3. I have read all three of the dystopian warnings, and I think Fahrenheit 451 is more like Brave New World, and its Soma drug administered via the gigantic wall-sized Televisions with the house party TV programs. The dramas with the viewer participation shown more clearly in the movie version resemble today’s First-Person shooter games that have developed into multiplayer games teenaged boys can play with their friends. The problems of depression and suicide were also mentioned in Bradbury’s novel with Montag’s wife rescued by the EMT’s who give her a complete blood change to get rid of the drug, and casually comment on how many complete blood changes they’ve already done that evening.
    I attended a Speech and book signing of Ray Bradbury once (twice actually, one at the Pacific Ave. Library in Venice California in 1985 and another) about fourteen years ago at a Barnes And Noble store, where he said that he intended it as a Valentine gift to books and reading. Montag was a paper company, and Faber was a pencil manufacturer.

    I need to look up who said, “1984 was a cautionary tale, not a bloody how-to manual!”

  4. From 451:
    “Colored people don’t like Little Black Sambo. Burn it. White people don’t feel good about Uncle Tom’s Cabin. Burn it. Someone’s written a book on tobacco and cancer of the lungs? The cigarette people are weeping? Burn the book. Serenity, Montag. Peace, Montag. Take your fight outside. Better yet, into the incinerator. Funerals are unhappy and pagan? Eliminate them, too. Five minutes after a person is dead he’s on his way to the Big Flue, the Incinerators serviced by helicopters all over the country. Ten minutes after death a man’s a speck of black dust. Let’s not quibble over individuals with memoriams. Forget them. Burn them all, burn everything. Fire is bright and fire is clean.”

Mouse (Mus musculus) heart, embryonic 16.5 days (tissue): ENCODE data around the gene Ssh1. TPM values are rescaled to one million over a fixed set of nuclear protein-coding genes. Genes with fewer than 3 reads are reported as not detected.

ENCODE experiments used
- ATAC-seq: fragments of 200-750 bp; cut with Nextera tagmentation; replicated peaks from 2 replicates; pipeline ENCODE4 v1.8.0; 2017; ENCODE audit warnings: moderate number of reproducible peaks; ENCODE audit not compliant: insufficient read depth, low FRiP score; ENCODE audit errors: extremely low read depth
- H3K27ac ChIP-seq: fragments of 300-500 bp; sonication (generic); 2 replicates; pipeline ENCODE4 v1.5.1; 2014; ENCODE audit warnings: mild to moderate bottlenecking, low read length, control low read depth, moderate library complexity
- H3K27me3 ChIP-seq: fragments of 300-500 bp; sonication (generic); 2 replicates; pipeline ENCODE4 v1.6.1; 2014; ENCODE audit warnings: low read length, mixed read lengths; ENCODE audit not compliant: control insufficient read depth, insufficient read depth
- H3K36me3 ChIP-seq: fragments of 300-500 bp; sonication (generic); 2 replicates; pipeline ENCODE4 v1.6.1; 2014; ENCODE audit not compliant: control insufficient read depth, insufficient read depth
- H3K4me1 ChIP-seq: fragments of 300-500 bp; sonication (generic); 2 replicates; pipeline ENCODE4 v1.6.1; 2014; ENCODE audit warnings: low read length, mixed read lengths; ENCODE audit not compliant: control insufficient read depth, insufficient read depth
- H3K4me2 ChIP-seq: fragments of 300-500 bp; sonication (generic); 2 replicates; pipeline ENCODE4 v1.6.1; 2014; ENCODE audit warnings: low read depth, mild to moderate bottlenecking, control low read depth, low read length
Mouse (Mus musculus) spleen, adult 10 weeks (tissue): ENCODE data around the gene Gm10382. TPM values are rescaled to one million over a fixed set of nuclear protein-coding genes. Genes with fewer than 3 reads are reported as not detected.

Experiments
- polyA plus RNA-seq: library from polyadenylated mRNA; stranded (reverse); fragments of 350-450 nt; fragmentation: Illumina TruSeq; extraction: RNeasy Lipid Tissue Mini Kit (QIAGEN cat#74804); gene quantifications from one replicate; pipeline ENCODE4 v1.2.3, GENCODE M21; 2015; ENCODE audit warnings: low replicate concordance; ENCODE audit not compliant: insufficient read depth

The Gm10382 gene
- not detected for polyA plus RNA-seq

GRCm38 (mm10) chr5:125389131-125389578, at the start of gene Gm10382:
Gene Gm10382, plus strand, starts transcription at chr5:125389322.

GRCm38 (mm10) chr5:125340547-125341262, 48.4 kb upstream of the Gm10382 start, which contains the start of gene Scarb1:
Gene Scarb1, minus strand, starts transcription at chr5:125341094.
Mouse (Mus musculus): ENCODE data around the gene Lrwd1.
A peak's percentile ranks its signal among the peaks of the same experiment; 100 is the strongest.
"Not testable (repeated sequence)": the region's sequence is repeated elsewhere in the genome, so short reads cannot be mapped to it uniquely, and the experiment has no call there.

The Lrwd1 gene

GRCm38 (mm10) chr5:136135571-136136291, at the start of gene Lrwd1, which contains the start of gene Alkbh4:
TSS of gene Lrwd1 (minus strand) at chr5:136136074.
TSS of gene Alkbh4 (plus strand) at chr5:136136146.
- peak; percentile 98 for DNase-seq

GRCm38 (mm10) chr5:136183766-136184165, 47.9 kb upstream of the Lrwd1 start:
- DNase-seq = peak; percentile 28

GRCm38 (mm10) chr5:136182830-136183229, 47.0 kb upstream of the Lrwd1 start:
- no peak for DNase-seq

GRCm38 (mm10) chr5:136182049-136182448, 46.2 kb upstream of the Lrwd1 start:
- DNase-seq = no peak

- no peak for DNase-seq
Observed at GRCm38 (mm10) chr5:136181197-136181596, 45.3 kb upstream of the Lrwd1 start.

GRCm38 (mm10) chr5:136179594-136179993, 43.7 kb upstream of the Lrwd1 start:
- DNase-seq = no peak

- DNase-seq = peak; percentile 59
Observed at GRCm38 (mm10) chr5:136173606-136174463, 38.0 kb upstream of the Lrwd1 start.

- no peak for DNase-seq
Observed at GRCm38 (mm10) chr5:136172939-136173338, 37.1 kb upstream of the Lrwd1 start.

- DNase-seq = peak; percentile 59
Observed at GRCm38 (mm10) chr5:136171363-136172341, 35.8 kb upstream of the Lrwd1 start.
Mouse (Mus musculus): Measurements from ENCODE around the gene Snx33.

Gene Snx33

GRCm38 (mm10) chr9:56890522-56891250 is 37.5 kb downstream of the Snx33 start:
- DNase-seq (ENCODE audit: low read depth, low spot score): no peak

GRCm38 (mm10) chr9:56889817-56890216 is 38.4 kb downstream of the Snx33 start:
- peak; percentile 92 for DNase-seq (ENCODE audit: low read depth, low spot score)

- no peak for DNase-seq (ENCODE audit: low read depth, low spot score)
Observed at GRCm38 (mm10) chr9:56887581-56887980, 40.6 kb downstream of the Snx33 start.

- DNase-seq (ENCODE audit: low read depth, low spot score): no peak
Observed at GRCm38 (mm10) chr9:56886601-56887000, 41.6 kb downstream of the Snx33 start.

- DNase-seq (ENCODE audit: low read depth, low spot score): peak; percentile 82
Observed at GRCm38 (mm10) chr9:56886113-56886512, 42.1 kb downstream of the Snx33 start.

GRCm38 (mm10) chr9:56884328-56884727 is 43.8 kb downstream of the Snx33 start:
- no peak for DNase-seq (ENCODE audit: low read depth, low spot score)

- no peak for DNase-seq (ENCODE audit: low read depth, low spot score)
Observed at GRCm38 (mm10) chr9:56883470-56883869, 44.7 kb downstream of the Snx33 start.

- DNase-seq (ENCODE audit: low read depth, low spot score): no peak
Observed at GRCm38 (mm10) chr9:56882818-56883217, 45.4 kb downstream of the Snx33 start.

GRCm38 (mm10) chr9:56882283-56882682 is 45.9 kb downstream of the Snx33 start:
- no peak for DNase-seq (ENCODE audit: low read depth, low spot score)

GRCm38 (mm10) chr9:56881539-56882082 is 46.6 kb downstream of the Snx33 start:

The fireworks died in the parlor behind Mildred. She had stopped talking at the same time; a miraculous coincidence. Montag held his breath.
    “There was a girl next door,” he said, slowly. “She’s gone now, I think, dead. I can’t even remember her face. But she was different. How—how did she happen?”
    Beatty smiled. “Here or there, that’s bound to occur. Clarisse McClellan? We’ve a record on her family. We’ve watched them carefully. Heredity and environment are funny things. You can’t rid yourselves of all the odd ducks in just a few years. The home environment can undo a lot you try to do at school. That’s why we’ve lowered the kindergarten age year after year until now we’re almost snatching them from the cradle. We had some false alarms on the McClellans, when they lived in Chicago. Never found a book. Uncle had a mixed record; anti-social. The girl? She was a time bomb. The family had been feeding her subconscious, I’m sure, from what I saw of her school record. She didn’t want to know how a thing was done, but why. That can be embarrassing. You ask Why to a lot of things and you wind up very unhappy indeed, if you keep at it. The poor girl’s better off dead.”
    “Yes, dead.”

  5. There are plenty of dystopian novels the left might take as guide books. The three famous ones mentioned in the post don’t worry me quite as much because they are so far out from reality. On the other hand, I do worry about some of them adopting Matthew Bracken’s “Enemies foreign and domestic” and then continuing on with its sequel.